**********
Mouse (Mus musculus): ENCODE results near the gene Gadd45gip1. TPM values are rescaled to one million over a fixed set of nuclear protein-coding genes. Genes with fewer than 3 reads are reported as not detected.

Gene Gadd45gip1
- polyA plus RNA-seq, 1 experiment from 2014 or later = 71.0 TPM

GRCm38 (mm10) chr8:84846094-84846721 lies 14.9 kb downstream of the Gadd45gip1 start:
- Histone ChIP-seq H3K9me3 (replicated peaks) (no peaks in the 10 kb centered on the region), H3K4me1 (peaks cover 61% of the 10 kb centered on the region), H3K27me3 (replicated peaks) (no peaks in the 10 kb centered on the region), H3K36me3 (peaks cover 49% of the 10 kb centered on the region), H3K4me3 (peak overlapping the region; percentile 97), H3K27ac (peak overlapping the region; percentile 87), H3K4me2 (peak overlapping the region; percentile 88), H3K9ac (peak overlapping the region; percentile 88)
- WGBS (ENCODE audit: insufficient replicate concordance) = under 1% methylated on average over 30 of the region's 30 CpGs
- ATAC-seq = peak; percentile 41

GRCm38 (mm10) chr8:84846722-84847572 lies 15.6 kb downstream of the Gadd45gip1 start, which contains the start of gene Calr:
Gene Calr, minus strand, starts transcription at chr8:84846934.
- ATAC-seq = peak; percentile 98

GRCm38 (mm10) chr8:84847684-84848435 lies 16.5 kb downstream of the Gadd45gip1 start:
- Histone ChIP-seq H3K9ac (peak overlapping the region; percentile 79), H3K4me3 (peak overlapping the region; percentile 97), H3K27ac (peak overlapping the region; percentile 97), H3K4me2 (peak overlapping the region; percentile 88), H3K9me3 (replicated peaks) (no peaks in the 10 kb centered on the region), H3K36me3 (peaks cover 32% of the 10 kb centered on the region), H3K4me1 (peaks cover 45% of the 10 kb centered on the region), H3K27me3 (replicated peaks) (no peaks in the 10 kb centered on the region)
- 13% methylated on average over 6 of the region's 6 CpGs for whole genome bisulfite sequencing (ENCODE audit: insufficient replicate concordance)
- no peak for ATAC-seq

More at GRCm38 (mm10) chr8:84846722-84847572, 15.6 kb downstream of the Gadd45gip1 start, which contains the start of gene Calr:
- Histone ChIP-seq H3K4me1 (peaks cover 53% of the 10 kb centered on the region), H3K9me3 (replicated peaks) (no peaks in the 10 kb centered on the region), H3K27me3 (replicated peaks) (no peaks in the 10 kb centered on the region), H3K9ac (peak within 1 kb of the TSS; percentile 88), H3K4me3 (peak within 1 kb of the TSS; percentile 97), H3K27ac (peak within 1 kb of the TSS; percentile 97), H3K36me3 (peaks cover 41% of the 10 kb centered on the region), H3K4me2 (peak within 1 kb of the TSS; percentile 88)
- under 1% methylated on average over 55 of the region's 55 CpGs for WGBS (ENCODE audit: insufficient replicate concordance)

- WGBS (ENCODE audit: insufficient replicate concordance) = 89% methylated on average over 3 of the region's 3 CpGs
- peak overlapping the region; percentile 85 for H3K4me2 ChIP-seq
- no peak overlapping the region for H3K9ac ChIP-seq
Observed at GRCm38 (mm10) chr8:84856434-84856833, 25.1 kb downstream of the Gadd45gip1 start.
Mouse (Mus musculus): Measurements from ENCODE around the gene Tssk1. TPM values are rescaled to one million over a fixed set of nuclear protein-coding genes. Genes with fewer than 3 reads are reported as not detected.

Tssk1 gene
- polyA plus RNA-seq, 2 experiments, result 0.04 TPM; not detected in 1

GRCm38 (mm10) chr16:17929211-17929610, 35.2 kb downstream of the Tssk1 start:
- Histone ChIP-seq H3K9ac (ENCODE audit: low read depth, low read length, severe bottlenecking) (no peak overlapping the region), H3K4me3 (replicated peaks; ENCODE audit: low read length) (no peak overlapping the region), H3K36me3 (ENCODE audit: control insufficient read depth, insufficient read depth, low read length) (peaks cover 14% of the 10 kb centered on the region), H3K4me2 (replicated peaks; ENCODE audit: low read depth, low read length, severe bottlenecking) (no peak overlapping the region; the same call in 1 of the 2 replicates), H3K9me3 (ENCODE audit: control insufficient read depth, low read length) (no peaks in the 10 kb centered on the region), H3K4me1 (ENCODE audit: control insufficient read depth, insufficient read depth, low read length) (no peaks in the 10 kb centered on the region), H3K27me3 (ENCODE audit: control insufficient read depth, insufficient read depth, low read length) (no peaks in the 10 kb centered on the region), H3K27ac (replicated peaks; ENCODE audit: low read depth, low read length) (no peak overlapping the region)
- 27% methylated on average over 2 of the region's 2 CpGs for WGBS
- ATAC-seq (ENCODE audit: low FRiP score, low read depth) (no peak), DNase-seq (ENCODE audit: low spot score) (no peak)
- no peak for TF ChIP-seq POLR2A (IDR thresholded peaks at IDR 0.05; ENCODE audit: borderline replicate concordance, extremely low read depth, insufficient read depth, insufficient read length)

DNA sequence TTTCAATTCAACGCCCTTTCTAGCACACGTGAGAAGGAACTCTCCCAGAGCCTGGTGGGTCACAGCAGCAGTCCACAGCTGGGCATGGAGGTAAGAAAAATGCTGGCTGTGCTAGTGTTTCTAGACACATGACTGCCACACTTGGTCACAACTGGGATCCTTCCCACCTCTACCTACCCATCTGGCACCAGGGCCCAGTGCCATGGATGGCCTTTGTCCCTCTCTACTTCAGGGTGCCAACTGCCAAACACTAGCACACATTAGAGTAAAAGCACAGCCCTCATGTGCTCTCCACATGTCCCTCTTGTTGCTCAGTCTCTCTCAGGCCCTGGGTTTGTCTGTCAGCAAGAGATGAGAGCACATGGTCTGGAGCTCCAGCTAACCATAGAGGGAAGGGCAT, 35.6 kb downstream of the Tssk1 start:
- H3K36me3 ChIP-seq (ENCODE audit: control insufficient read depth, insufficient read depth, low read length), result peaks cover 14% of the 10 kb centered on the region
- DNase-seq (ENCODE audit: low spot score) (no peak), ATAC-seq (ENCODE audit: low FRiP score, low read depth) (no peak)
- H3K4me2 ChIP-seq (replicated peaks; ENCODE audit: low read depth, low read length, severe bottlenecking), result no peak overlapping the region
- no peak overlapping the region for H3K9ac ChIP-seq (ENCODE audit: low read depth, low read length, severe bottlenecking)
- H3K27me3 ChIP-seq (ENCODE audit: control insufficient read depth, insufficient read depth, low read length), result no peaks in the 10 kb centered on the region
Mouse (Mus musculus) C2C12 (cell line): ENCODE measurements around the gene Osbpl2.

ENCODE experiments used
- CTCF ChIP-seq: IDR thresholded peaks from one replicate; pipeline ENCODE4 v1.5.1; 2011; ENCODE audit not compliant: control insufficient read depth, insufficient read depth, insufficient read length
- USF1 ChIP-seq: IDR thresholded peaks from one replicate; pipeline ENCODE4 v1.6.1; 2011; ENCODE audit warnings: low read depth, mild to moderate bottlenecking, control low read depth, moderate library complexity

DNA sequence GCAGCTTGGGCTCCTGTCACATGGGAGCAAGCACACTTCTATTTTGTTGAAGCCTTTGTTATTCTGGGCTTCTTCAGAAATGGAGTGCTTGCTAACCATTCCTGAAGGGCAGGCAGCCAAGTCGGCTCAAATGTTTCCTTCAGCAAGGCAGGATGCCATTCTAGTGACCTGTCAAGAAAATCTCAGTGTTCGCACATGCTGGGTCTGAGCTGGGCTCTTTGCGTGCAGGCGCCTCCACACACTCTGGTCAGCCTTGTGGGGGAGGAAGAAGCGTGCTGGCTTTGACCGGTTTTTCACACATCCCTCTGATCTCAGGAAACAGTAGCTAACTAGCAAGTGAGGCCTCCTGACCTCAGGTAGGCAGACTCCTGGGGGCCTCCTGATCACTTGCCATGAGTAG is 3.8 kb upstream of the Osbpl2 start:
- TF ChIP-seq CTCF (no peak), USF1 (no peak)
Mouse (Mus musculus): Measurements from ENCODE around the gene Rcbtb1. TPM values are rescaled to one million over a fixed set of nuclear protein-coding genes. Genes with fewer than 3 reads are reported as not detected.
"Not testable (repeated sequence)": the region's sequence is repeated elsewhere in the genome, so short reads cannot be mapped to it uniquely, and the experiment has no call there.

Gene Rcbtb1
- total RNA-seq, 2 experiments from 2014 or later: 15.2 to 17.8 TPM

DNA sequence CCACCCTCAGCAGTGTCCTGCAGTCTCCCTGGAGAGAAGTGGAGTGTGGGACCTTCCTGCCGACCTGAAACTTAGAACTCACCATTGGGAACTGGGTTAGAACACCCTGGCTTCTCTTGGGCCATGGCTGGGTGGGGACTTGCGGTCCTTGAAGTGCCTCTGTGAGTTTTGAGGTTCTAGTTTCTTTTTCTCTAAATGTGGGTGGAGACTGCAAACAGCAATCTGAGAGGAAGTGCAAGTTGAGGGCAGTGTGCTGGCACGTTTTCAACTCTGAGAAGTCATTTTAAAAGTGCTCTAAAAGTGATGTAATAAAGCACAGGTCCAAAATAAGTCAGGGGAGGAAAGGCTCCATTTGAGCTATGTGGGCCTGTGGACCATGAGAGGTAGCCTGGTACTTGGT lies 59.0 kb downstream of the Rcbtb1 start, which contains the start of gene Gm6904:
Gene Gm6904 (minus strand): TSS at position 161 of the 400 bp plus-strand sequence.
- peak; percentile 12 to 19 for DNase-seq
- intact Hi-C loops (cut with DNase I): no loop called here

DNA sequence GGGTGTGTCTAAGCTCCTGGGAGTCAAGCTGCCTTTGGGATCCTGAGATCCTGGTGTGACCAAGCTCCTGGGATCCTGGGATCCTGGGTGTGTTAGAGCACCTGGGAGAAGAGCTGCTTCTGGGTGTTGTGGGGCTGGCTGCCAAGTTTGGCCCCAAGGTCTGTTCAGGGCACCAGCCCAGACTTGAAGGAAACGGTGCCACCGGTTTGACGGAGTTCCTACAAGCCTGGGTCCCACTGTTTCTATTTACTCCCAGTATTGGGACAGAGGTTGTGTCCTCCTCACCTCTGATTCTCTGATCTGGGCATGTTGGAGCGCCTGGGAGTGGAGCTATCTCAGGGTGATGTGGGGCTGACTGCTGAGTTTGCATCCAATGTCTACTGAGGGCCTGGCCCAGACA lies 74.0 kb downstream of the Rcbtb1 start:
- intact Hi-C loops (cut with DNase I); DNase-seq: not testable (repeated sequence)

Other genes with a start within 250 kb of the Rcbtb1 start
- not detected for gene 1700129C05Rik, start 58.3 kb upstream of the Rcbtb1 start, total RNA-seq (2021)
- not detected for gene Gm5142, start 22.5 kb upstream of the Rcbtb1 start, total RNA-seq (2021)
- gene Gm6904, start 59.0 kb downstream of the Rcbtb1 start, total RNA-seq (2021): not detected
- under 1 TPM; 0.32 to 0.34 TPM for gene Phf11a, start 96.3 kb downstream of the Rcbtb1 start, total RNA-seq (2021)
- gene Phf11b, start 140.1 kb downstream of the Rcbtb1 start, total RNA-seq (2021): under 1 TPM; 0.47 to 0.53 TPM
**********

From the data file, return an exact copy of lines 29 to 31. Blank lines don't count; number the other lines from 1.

- no peak for TF ChIP-seq POLR2A (IDR thresholded peaks at IDR 0.05; ENCODE audit: borderline replicate concordance, extremely low read depth, insufficient read depth, insufficient read length)

DNA sequence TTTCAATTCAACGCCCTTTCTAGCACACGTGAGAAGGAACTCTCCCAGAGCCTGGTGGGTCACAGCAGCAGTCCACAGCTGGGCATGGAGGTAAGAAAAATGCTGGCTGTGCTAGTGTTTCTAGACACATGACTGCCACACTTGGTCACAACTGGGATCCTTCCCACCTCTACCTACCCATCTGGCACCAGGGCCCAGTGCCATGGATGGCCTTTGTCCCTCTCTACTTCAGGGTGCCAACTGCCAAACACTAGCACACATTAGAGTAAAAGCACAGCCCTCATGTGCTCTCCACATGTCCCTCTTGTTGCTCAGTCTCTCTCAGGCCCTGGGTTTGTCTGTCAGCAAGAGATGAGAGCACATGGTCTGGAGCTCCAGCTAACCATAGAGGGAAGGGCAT, 35.6 kb downstream of the Tssk1 start:
- H3K36me3 ChIP-seq (ENCODE audit: control insufficient read depth, insufficient read depth, low read length), result peaks cover 14% of the 10 kb centered on the region